In 1900, pneumonia and influenza, tuberculosis, and enteritis with diarrhea were the three leading causes of death in the United States, and children under 5 accounted for 40 percent of all deaths from these infections (CDC, 1999a). Today, only pneumonia (in combination with influenza) is among the top 10 causes of death overall or for children. Substantial declines in mortality have continued in recent decades. During the past 40 years, infant deaths due to pneumonia and influenza fell from 314 per 100,000 live births in 1960 to 8 per 100,000 in 1999 (Singh and Yu, 1995; NCHS, 2001b). As infectious disease mortality has declined in significance, unintentional and intentional injuries have emerged as leading causes of death, especially for children past infancy.
In 1960, infant deaths from short gestation/low birth weight and congenital anomalies (described in federal reports as “congenital malformations, deformations, and chromosomal abnormalities”) occurred at rates of 457 and 361 per 100,000 live births, respectively (Singh and Yu, 1995). By 1999, these rates had dropped to 111 and 138 per 100,000, respectively (NCHS, 2001b).
More recently, mortality from sudden infant death syndrome (SIDS), which was first reported as a separate cause of death in 1973, has dropped substantially—by more than a third between 1992 and 1996, with continuing decreases since then (Willinger et al., 1998; NCHS, 2000b). SIDS is still, however, the third leading cause of infant death in this country.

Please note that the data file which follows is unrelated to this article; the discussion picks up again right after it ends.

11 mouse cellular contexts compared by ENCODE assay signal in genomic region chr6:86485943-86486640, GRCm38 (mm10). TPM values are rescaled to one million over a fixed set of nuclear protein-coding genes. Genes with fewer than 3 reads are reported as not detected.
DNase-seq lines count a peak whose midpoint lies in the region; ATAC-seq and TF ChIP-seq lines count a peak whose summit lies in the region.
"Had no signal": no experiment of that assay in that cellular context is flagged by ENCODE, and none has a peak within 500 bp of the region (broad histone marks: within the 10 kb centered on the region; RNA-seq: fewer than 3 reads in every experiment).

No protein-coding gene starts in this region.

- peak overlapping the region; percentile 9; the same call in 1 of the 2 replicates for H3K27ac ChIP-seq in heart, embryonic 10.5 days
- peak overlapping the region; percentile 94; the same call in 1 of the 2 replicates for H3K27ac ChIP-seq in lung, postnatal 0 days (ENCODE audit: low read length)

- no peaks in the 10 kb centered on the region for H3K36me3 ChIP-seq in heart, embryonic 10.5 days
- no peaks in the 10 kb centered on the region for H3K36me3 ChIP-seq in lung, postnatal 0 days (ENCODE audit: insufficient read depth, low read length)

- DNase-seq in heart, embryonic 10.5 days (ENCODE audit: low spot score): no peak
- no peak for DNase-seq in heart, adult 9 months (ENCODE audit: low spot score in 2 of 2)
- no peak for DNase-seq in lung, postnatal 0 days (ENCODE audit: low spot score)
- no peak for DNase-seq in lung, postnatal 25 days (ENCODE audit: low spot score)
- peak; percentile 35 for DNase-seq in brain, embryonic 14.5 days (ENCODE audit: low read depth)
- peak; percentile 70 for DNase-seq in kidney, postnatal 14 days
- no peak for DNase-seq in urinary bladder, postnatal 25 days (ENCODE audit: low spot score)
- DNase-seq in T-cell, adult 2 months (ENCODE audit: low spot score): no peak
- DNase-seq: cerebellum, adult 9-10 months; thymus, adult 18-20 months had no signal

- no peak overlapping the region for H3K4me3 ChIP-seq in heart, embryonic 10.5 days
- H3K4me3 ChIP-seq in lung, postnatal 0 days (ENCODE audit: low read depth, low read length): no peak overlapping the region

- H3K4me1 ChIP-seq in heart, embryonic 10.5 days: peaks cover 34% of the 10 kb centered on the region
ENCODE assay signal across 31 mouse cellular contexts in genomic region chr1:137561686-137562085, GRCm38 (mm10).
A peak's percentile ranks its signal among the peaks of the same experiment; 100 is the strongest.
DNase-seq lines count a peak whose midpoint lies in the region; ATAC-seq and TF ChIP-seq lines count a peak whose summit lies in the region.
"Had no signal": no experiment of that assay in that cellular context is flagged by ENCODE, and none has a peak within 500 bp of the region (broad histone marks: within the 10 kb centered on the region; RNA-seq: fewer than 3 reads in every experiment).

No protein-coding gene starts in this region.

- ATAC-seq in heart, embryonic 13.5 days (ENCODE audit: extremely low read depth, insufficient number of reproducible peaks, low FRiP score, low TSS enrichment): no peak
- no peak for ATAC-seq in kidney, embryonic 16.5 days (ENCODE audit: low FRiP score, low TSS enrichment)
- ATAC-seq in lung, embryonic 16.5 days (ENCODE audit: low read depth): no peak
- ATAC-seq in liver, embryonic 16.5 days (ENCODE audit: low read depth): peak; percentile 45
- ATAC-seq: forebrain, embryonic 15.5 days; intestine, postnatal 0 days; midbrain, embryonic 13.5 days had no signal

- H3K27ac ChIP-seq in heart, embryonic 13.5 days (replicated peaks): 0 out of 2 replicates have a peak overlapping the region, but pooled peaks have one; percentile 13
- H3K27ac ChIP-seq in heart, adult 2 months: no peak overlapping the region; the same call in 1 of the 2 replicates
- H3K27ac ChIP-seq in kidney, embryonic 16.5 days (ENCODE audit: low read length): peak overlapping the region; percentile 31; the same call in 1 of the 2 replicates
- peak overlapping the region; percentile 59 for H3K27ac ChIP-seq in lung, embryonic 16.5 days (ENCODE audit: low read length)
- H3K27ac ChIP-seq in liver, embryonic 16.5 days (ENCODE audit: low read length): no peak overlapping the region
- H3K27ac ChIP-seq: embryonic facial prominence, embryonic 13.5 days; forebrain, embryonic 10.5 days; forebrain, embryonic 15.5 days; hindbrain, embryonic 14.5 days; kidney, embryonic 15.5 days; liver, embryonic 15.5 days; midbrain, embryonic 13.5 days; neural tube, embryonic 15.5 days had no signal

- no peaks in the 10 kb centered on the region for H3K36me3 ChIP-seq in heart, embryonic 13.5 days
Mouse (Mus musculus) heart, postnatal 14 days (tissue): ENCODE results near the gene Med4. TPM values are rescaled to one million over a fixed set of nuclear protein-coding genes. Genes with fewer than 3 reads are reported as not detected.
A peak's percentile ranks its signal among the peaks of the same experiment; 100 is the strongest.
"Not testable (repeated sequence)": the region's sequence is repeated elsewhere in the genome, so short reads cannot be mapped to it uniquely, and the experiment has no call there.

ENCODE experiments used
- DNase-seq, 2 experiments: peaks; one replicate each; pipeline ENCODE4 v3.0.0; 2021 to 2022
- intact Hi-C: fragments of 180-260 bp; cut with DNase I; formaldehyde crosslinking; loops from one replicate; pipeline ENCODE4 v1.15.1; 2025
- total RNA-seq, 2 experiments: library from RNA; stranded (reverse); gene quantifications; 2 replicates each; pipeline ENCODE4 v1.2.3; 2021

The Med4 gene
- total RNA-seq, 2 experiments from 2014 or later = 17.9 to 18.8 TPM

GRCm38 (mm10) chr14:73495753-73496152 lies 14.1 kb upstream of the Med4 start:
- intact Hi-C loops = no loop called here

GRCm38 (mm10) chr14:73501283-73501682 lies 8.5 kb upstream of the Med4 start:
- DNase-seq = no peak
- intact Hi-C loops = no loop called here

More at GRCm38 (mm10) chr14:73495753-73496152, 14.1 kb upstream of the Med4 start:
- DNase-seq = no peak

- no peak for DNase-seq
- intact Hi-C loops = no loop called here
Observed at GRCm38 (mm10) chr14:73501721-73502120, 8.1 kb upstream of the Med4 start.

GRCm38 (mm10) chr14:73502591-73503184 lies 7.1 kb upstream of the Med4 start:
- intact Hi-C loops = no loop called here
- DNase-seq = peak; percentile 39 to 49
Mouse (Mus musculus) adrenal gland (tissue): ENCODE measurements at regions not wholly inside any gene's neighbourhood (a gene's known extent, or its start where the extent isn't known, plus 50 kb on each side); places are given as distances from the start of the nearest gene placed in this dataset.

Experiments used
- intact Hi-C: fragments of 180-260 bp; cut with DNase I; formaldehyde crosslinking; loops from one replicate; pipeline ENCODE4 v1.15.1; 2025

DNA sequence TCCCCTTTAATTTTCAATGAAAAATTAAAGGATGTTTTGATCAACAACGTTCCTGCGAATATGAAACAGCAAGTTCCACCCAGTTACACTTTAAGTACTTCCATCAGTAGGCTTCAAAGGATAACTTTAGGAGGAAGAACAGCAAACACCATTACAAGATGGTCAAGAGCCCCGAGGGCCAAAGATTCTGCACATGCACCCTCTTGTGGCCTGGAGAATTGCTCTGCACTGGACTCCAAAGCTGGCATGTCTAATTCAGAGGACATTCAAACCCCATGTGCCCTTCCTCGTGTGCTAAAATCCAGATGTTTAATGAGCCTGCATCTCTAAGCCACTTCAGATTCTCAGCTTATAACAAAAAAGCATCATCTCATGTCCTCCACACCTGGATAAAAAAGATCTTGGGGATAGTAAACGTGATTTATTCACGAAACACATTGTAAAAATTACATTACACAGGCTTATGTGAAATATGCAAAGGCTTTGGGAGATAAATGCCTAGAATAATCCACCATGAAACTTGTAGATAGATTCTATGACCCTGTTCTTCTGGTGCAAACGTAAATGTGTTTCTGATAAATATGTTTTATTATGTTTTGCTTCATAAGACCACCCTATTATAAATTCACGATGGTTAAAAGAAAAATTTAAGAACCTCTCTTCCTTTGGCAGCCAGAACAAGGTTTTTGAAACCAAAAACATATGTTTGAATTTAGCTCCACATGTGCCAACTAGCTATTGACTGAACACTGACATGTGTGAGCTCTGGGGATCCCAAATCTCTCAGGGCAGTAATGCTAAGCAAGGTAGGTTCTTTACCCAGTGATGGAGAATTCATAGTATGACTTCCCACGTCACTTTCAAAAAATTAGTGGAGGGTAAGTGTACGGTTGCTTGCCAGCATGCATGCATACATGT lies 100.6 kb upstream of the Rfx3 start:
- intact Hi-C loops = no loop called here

As shown in Table 2.1 (which uses broader age categories than those used later in this chapter) the leading causes of death differ considerably for children compared to adults, especially elderly adults. For infants, the leading causes of death include congenital anomalies (a highly diverse group of malformations and other conditions), disorders related to short gestation and low birth weight, and sudden infant death syndrome. For older children and teenagers, mortality from unintentional and intentional injuries grows in importance. Among adults, as age increases, the relative contribution of injuries decreases, and death rates related to chronic conditions such as heart disease increase sharply. Beginning in adolescence, increasing age also brings increases in causes of death linked to individual behaviors involving diet, exercise, smoking, alcohol use, and similar factors.
Figure 2.1 shows the percentages of all deaths in childhood accounted for by leading causes of child mortality. Table 2.2 shows the proportion of all deaths for given age groups accounted for by the top five leading causes of death. For most age groups, a few causes of death account for two-thirds